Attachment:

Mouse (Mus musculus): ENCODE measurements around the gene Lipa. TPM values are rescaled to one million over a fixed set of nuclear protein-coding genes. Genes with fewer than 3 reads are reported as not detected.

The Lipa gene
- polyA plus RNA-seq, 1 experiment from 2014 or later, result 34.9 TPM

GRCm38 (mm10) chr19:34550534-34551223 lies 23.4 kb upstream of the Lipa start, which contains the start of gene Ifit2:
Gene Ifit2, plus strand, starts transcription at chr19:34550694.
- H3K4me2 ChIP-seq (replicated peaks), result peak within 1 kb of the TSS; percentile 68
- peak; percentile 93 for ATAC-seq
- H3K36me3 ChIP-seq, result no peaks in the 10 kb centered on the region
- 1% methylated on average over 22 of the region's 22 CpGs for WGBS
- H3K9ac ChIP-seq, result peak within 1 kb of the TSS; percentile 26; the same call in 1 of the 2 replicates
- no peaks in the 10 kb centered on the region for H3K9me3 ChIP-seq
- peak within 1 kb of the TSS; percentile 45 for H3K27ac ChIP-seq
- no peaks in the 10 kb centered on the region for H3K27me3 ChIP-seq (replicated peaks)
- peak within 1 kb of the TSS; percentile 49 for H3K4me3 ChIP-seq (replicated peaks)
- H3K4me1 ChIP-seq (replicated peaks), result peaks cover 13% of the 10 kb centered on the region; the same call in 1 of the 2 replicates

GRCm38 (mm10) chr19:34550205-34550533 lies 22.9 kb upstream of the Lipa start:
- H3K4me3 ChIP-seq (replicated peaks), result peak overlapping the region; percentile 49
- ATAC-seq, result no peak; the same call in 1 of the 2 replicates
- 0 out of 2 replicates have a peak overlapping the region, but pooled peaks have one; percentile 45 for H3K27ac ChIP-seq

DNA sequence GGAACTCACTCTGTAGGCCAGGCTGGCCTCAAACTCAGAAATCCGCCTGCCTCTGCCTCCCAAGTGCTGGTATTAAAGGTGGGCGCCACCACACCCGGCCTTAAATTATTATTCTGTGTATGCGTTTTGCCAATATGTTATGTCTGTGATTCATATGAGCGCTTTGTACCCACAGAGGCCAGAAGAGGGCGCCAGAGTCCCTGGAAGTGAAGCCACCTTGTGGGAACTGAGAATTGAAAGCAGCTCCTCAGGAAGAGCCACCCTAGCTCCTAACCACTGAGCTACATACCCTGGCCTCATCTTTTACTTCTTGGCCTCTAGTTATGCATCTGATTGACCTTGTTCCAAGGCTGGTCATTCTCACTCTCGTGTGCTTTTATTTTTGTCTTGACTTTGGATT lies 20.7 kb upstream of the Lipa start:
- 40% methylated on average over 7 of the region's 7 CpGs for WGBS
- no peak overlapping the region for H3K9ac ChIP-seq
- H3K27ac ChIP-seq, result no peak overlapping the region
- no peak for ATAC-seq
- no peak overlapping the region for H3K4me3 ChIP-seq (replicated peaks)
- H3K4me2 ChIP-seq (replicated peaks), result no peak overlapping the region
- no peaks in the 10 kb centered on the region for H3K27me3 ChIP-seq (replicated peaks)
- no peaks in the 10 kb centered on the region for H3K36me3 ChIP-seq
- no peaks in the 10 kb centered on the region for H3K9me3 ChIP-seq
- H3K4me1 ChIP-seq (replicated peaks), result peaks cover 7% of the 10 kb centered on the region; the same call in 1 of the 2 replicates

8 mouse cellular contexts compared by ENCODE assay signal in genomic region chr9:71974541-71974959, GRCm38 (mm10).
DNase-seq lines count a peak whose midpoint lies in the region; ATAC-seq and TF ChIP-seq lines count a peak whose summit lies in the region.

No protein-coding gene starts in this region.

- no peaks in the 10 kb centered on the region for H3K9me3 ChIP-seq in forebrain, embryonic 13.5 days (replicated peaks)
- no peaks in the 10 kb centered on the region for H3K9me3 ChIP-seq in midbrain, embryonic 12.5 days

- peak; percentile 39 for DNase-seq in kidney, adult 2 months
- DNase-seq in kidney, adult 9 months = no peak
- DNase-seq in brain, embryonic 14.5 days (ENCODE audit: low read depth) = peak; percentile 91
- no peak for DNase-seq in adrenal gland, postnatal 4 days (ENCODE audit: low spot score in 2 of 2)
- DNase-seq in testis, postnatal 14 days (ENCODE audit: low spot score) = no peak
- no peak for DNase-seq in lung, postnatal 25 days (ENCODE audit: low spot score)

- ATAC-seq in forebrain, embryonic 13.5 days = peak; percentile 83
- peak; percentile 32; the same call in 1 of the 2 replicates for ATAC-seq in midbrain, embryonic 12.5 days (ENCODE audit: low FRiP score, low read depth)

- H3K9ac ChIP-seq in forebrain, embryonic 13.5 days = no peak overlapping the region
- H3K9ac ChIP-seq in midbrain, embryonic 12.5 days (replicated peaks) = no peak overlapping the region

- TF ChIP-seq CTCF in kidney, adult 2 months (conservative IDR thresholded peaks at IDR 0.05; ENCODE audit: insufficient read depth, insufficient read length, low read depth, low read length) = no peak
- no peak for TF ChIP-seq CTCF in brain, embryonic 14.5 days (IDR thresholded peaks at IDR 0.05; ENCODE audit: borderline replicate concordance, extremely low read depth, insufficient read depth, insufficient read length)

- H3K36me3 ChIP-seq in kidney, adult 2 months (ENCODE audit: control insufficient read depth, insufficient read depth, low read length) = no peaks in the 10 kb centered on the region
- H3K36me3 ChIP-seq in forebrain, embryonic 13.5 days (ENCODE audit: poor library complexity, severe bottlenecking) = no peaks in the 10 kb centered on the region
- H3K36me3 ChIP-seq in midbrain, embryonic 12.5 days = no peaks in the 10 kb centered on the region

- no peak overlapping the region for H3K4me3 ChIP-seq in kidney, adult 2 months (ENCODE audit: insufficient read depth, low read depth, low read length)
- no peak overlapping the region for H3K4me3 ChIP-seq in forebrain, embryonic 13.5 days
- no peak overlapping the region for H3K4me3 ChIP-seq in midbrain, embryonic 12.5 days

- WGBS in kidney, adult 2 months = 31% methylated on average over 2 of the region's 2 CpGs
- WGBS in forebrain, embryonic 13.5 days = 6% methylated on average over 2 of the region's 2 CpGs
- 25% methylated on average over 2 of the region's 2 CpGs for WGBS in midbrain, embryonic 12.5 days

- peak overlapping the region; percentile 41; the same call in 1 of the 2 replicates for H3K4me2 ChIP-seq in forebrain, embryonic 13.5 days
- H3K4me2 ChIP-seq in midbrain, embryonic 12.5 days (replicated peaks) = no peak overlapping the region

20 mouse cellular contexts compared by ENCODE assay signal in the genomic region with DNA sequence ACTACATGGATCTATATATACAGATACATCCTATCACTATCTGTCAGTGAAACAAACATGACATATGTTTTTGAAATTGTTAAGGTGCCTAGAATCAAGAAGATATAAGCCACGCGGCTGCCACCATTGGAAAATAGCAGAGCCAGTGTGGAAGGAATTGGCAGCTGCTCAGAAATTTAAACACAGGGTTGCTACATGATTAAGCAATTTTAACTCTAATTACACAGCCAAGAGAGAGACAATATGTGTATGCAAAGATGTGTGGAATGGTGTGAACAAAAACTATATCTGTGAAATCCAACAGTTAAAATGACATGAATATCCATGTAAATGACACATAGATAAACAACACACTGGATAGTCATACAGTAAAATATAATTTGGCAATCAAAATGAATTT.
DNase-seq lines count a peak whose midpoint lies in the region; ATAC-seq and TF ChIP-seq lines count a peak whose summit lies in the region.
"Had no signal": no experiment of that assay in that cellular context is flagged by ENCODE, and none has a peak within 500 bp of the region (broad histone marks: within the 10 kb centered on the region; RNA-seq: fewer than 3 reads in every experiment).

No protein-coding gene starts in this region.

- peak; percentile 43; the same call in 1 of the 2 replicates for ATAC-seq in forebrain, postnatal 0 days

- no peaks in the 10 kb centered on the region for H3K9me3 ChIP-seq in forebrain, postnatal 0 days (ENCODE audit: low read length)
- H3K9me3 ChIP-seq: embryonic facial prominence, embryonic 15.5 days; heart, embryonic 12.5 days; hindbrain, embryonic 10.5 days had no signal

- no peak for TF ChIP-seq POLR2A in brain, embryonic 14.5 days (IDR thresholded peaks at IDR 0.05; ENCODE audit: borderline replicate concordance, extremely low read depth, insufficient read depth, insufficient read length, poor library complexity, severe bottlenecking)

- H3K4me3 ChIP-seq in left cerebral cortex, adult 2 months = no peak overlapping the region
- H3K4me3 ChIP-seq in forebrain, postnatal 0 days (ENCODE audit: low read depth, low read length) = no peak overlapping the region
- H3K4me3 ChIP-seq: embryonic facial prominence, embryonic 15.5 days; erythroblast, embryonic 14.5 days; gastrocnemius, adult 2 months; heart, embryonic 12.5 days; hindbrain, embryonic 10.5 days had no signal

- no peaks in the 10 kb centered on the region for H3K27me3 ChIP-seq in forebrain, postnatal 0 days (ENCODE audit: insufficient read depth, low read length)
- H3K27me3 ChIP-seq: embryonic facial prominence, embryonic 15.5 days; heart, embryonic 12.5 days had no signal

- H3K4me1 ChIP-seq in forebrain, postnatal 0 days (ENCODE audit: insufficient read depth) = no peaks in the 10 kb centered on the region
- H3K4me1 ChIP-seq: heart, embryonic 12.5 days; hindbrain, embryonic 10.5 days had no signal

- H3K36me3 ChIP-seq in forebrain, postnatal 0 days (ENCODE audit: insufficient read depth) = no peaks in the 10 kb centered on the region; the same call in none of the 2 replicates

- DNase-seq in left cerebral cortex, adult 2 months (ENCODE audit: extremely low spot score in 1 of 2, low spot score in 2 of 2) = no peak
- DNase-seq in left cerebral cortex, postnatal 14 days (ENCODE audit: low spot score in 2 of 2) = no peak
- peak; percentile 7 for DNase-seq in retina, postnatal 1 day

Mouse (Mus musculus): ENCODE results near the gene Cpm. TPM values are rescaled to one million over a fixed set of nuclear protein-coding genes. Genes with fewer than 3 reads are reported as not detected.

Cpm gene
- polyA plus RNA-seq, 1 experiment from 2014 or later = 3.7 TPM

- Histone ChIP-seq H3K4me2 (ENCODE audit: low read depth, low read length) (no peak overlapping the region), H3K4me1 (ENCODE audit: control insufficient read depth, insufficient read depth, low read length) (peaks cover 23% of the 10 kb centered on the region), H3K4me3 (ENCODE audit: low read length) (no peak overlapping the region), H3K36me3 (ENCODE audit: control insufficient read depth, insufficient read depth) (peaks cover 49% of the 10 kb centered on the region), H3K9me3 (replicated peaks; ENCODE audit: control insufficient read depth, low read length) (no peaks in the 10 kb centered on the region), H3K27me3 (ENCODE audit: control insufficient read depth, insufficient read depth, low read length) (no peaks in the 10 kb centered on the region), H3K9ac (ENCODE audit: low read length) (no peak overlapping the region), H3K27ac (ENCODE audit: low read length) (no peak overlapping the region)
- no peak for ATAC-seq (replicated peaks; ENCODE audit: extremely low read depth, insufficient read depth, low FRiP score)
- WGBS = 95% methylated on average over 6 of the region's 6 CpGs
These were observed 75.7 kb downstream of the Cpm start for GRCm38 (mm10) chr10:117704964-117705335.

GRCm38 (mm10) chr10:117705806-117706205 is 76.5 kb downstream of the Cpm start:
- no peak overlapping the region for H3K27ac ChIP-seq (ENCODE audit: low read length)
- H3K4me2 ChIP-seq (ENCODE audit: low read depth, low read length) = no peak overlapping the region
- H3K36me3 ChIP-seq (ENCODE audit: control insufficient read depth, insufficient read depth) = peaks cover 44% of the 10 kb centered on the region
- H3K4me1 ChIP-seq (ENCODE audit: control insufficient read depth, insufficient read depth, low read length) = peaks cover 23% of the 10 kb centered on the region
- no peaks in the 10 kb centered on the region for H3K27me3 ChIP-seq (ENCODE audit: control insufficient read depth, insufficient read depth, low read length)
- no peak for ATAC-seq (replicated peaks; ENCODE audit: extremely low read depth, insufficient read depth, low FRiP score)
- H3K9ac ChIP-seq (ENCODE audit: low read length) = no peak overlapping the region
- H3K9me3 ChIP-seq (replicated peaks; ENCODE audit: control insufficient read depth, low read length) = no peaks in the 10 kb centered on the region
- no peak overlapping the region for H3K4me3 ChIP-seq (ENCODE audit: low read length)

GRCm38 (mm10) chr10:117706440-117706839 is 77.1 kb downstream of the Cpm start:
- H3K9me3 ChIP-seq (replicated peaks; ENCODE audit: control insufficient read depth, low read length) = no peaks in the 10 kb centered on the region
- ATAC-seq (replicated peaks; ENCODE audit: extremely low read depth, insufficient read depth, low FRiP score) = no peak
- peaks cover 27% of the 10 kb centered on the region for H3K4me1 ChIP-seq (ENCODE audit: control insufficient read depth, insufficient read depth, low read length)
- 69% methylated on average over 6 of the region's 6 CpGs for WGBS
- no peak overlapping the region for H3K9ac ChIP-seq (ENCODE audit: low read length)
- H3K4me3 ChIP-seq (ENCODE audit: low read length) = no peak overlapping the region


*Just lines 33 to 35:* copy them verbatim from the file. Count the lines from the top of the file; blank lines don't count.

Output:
No protein-coding gene starts in this region.

- no peaks in the 10 kb centered on the region for H3K9me3 ChIP-seq in forebrain, embryonic 13.5 days (replicated peaks)
- no peaks in the 10 kb centered on the region for H3K9me3 ChIP-seq in midbrain, embryonic 12.5 days